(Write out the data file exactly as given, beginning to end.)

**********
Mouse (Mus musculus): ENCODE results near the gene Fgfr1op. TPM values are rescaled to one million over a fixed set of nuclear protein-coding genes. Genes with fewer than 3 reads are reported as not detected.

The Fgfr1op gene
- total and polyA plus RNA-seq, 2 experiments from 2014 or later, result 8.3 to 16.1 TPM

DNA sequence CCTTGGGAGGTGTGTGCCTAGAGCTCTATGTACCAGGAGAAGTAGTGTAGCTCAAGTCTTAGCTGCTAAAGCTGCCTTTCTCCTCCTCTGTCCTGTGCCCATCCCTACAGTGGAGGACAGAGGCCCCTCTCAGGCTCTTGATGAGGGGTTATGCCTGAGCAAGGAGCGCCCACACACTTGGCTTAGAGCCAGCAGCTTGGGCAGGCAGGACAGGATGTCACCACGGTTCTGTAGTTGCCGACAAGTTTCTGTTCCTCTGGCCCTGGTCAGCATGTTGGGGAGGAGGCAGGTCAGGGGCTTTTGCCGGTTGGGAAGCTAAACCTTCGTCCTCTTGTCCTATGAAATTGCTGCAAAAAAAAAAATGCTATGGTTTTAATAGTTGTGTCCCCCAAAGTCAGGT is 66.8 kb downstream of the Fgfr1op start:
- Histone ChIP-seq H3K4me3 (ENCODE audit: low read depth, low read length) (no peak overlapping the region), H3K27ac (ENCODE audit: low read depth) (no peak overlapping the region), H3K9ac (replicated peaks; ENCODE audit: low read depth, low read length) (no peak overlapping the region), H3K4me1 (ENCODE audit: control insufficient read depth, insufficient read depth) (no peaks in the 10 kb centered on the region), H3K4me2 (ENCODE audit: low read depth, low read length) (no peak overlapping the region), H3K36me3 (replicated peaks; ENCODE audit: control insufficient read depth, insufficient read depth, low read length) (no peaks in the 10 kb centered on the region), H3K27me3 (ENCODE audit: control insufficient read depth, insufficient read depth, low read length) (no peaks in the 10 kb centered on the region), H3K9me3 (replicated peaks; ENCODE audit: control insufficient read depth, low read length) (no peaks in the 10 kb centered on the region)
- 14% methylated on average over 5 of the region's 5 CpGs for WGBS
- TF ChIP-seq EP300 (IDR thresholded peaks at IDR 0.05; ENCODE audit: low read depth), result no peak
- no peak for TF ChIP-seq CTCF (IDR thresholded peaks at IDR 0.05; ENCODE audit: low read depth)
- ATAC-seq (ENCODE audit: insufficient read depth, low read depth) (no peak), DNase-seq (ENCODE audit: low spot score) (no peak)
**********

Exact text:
Mouse (Mus musculus): ENCODE results near the gene Fgfr1op. TPM values are rescaled to one million over a fixed set of nuclear protein-coding genes. Genes with fewer than 3 reads are reported as not detected.

The Fgfr1op gene
- total and polyA plus RNA-seq, 2 experiments from 2014 or later, result 8.3 to 16.1 TPM

DNA sequence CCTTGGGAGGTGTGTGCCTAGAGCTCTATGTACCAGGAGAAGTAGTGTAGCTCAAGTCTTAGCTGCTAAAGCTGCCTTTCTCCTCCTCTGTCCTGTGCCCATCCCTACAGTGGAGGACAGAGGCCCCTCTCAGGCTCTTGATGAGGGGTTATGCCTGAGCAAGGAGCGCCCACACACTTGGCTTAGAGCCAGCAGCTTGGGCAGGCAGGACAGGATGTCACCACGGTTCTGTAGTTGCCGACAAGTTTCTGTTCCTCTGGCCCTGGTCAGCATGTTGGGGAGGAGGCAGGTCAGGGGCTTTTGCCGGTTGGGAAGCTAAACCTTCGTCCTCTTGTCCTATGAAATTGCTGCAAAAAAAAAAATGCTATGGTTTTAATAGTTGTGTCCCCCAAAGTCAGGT is 66.8 kb downstream of the Fgfr1op start:
- Histone ChIP-seq H3K4me3 (ENCODE audit: low read depth, low read length) (no peak overlapping the region), H3K27ac (ENCODE audit: low read depth) (no peak overlapping the region), H3K9ac (replicated peaks; ENCODE audit: low read depth, low read length) (no peak overlapping the region), H3K4me1 (ENCODE audit: control insufficient read depth, insufficient read depth) (no peaks in the 10 kb centered on the region), H3K4me2 (ENCODE audit: low read depth, low read length) (no peak overlapping the region), H3K36me3 (replicated peaks; ENCODE audit: control insufficient read depth, insufficient read depth, low read length) (no peaks in the 10 kb centered on the region), H3K27me3 (ENCODE audit: control insufficient read depth, insufficient read depth, low read length) (no peaks in the 10 kb centered on the region), H3K9me3 (replicated peaks; ENCODE audit: control insufficient read depth, low read length) (no peaks in the 10 kb centered on the region)
- 14% methylated on average over 5 of the region's 5 CpGs for WGBS
- TF ChIP-seq EP300 (IDR thresholded peaks at IDR 0.05; ENCODE audit: low read depth), result no peak
- no peak for TF ChIP-seq CTCF (IDR thresholded peaks at IDR 0.05; ENCODE audit: low read depth)
- ATAC-seq (ENCODE audit: insufficient read depth, low read depth) (no peak), DNase-seq (ENCODE audit: low spot score) (no peak)